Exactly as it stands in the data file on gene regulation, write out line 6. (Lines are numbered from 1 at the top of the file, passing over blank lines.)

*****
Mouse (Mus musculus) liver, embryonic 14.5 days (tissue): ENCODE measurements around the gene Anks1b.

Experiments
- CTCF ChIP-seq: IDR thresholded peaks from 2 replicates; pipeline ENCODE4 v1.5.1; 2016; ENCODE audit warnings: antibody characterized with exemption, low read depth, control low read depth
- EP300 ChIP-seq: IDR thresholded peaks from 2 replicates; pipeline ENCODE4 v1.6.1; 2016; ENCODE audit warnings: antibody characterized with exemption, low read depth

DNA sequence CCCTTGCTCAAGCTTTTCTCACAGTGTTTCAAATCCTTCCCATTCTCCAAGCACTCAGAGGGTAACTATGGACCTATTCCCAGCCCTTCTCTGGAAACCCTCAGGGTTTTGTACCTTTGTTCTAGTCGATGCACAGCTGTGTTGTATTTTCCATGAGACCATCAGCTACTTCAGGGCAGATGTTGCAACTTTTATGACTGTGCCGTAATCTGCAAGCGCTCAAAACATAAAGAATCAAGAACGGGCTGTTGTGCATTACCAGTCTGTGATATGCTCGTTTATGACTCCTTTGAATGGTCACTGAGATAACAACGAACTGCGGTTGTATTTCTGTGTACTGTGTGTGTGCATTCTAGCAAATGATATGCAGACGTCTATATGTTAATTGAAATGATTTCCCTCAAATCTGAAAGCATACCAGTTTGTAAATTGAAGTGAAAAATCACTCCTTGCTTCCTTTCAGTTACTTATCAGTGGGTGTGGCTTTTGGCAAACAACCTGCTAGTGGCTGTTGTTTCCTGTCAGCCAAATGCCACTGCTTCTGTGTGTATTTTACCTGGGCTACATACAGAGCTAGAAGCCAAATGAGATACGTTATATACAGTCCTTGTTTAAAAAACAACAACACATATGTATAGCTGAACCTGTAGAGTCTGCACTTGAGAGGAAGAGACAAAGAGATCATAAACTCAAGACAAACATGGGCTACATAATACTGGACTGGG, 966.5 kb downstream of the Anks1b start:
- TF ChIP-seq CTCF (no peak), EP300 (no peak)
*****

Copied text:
- TF ChIP-seq CTCF (no peak), EP300 (no peak)